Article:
A progressive return to activity is also used to ensure that no inflammation is reoccurring. This is done to enable your recovery. Most clients see the restriction of activities as a bad thing in rehab, but it is actually done to ensure a client’s ability to participate in their activities in the future. Returning to sports and your activities of daily living are important considerations in your rehabilitation process, and your Physiotherapist will work with you to ensure that you are able to return to what you love doing.

If conservative Physiotherapy treatment is not working for you, your Physiotherapist can refer you back to your family Doctor to consider medical interventions, such as non-steroidal anti-inflammatory medications and cortisone injections (DiGiovanni, et al. 2003). These interventions may be used when conservative treatment is not progressing along as expected. They can be used in the rehabilitation process to aide in the recovery of your foot pain and allow the tissues to work through the inflammatory phase of healing faster. Please check with your Doctor to ensure that these measures are correct for you.

Night splints and casting are other measures taken when a lack of dorsiflexion in the ankle is the main cause of the Plantar Fasciitis (DiGiovanni, et al. 2003). Night splints help to keep the foot in the proper position at night time, when your body is in its natural rested state and the calf may be in a shortened position. Casting is also done to keep the calf at its natural length, but is done for a prolonged period of time in order to regain normal length of the calf musculature and normal dorsiflexion of the ankle. When the calf muscle is tight, dorsiflexion of the ankle is limited. Limited ankle dorsiflexion restricts the amount of length that the intrinsic muscles of the foot have. Shortening of these muscles, including the plantar aponeurosis, causes repeated stress and therefore inflammation to develop, leading to Plantar Fasciitis.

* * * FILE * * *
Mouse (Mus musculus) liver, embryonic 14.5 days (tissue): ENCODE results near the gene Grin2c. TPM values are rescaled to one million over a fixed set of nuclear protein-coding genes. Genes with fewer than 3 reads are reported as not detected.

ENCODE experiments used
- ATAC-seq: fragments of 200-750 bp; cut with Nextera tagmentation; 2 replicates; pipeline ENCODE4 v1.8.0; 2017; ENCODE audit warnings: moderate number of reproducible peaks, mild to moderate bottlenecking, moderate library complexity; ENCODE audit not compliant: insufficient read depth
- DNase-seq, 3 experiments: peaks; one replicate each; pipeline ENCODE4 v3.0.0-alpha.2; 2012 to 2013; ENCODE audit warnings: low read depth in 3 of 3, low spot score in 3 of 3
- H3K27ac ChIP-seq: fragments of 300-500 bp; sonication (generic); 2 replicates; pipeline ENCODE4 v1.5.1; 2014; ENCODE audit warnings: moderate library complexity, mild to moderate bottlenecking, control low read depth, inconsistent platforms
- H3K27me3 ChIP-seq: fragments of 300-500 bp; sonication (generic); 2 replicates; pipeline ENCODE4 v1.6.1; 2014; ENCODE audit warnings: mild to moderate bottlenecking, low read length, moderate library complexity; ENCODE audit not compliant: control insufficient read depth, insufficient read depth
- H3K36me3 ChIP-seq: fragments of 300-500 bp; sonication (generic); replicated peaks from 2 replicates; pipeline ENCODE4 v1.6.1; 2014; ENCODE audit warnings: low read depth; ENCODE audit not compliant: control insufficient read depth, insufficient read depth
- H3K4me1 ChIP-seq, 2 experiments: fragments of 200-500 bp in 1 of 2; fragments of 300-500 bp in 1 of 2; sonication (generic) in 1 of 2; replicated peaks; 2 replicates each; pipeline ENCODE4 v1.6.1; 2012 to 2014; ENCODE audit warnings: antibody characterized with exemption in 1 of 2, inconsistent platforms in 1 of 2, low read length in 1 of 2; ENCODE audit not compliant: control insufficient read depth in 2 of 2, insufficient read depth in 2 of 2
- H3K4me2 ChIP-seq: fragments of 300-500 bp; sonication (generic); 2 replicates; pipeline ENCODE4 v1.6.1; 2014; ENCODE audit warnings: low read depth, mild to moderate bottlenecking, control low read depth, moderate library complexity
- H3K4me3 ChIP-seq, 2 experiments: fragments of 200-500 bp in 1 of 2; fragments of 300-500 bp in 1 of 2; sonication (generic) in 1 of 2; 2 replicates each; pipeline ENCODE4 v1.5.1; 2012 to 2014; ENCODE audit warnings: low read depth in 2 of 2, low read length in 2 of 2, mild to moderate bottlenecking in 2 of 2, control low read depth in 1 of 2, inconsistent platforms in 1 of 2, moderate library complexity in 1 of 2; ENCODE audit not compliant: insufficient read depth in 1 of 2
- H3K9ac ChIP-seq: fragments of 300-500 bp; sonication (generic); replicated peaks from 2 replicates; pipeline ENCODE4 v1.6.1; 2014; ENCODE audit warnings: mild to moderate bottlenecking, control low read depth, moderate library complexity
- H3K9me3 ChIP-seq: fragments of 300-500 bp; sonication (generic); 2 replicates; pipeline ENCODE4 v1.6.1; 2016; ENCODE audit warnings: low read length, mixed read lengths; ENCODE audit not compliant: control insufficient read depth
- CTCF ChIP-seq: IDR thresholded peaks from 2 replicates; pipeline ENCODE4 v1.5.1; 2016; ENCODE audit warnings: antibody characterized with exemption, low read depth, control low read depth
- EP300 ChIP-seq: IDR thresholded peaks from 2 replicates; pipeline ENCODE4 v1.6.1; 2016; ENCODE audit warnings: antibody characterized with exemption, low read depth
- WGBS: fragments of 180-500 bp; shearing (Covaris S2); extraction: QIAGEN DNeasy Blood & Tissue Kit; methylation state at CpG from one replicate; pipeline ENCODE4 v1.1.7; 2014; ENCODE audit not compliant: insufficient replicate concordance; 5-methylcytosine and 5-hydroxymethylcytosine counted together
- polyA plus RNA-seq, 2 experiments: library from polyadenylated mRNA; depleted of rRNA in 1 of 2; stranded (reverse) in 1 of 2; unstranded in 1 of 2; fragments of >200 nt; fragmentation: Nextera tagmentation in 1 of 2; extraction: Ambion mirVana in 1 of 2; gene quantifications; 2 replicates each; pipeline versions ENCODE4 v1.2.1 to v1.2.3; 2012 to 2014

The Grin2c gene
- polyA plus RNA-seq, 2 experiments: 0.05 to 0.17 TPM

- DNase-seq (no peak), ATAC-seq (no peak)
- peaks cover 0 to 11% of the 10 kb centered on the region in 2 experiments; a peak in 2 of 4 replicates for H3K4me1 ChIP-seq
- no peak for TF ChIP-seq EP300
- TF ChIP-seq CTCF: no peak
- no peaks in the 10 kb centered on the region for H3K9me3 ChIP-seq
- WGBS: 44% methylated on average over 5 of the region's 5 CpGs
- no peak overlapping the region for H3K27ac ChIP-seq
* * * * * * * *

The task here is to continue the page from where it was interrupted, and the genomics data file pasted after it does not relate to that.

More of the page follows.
Lastly, wearing shoes throughout the day to maintain the foot’s proper arches is often suggested. Within your shoe you should be using a prefabricated or custom made orthotic to ensure that the foot’s structure is maintained. An exciting development at Nose Creek Sport Physiotherapy is that we are now offering custom made orthotics in our clinic! See our new products for orthotics:

http://www.nosecreekphysiotherapy.com/products/  

Book an appointment today at Thorncliffe at 403.275.7728 or at Beddington at 403.295.8590 to be custom fitted and begin your recovery process to return to the activities you loved doing before your nagging foot pain started!

If your heel pain is not getting better, then you need to give Shelby Wogsberg, MScPT a call at our Beddington location 403 295-8590 to book an assessment, so she can get you “moving faster and feeling better”.

References
DiGiovanni, B. F., Nawoczenski, D. A., Lintal, M. E., Moore, E. A., Murray, J. C., Wilding, G.E., Baumhauer, J. F. (2003). Tissue-Specific Plantar Fascia-Stretching Exercise Enhances Outcomes in Patients with Chronic Heel Pain. The Journal of Bone and Joint Surgery, 85-A, 7 (1270-1277).
Magee, D. J. (2014). Orthopedic Physical Assessment. Missouri: Elsevier.
Riddle, D. L., Pulisic, M., Pidcoe, P., and Johnson, R. E. (2003). Risk Factors for Plantar Fasciitis: A Matched Case-Control Study. The Journal of Bone and Joint Surgery, 85-A, 5 (872-877).